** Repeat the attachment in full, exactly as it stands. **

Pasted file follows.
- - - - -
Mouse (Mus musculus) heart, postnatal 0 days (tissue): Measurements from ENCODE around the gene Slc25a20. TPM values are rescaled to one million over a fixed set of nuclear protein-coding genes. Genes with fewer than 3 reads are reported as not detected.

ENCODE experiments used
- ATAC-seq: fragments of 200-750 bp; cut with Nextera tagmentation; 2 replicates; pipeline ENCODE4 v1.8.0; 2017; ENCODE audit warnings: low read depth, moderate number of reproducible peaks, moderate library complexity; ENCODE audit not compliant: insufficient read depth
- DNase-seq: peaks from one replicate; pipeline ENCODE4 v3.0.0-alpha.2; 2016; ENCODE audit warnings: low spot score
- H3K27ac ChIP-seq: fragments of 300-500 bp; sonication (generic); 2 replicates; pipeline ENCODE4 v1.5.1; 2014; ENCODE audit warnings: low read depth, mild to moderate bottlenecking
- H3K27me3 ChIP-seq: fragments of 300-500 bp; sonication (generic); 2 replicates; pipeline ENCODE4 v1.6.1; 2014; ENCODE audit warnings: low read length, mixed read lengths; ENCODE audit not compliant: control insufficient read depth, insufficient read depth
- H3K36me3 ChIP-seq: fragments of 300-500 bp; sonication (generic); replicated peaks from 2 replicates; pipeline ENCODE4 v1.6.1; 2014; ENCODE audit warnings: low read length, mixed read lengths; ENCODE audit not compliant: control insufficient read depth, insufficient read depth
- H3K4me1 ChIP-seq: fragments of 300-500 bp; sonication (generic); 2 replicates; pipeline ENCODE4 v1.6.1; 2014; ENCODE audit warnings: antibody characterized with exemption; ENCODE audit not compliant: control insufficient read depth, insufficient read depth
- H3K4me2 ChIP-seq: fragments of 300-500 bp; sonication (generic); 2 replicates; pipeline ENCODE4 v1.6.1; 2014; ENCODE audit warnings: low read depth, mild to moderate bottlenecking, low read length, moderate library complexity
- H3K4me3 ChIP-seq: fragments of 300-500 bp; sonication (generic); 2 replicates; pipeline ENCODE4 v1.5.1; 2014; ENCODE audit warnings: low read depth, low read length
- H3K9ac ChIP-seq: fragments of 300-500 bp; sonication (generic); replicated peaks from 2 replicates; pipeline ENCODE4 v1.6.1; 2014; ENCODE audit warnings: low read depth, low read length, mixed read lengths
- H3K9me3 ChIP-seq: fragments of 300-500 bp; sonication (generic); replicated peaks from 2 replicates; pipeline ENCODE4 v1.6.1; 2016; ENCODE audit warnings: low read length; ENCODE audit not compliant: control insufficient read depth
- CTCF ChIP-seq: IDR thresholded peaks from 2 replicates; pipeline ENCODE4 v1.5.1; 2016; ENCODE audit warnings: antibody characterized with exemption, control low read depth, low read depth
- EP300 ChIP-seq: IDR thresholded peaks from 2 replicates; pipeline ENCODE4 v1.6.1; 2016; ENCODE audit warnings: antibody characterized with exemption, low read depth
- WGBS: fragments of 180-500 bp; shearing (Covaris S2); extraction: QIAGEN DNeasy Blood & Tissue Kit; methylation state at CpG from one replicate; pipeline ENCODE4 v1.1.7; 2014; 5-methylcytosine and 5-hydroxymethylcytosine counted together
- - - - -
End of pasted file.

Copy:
Mouse (Mus musculus) heart, postnatal 0 days (tissue): Measurements from ENCODE around the gene Slc25a20. TPM values are rescaled to one million over a fixed set of nuclear protein-coding genes. Genes with fewer than 3 reads are reported as not detected.

ENCODE experiments used
- ATAC-seq: fragments of 200-750 bp; cut with Nextera tagmentation; 2 replicates; pipeline ENCODE4 v1.8.0; 2017; ENCODE audit warnings: low read depth, moderate number of reproducible peaks, moderate library complexity; ENCODE audit not compliant: insufficient read depth
- DNase-seq: peaks from one replicate; pipeline ENCODE4 v3.0.0-alpha.2; 2016; ENCODE audit warnings: low spot score
- H3K27ac ChIP-seq: fragments of 300-500 bp; sonication (generic); 2 replicates; pipeline ENCODE4 v1.5.1; 2014; ENCODE audit warnings: low read depth, mild to moderate bottlenecking
- H3K27me3 ChIP-seq: fragments of 300-500 bp; sonication (generic); 2 replicates; pipeline ENCODE4 v1.6.1; 2014; ENCODE audit warnings: low read length, mixed read lengths; ENCODE audit not compliant: control insufficient read depth, insufficient read depth
- H3K36me3 ChIP-seq: fragments of 300-500 bp; sonication (generic); replicated peaks from 2 replicates; pipeline ENCODE4 v1.6.1; 2014; ENCODE audit warnings: low read length, mixed read lengths; ENCODE audit not compliant: control insufficient read depth, insufficient read depth
- H3K4me1 ChIP-seq: fragments of 300-500 bp; sonication (generic); 2 replicates; pipeline ENCODE4 v1.6.1; 2014; ENCODE audit warnings: antibody characterized with exemption; ENCODE audit not compliant: control insufficient read depth, insufficient read depth
- H3K4me2 ChIP-seq: fragments of 300-500 bp; sonication (generic); 2 replicates; pipeline ENCODE4 v1.6.1; 2014; ENCODE audit warnings: low read depth, mild to moderate bottlenecking, low read length, moderate library complexity
- H3K4me3 ChIP-seq: fragments of 300-500 bp; sonication (generic); 2 replicates; pipeline ENCODE4 v1.5.1; 2014; ENCODE audit warnings: low read depth, low read length
- H3K9ac ChIP-seq: fragments of 300-500 bp; sonication (generic); replicated peaks from 2 replicates; pipeline ENCODE4 v1.6.1; 2014; ENCODE audit warnings: low read depth, low read length, mixed read lengths
- H3K9me3 ChIP-seq: fragments of 300-500 bp; sonication (generic); replicated peaks from 2 replicates; pipeline ENCODE4 v1.6.1; 2016; ENCODE audit warnings: low read length; ENCODE audit not compliant: control insufficient read depth
- CTCF ChIP-seq: IDR thresholded peaks from 2 replicates; pipeline ENCODE4 v1.5.1; 2016; ENCODE audit warnings: antibody characterized with exemption, control low read depth, low read depth
- EP300 ChIP-seq: IDR thresholded peaks from 2 replicates; pipeline ENCODE4 v1.6.1; 2016; ENCODE audit warnings: antibody characterized with exemption, low read depth
- WGBS: fragments of 180-500 bp; shearing (Covaris S2); extraction: QIAGEN DNeasy Blood & Tissue Kit; methylation state at CpG from one replicate; pipeline ENCODE4 v1.1.7; 2014; 5-methylcytosine and 5-hydroxymethylcytosine counted together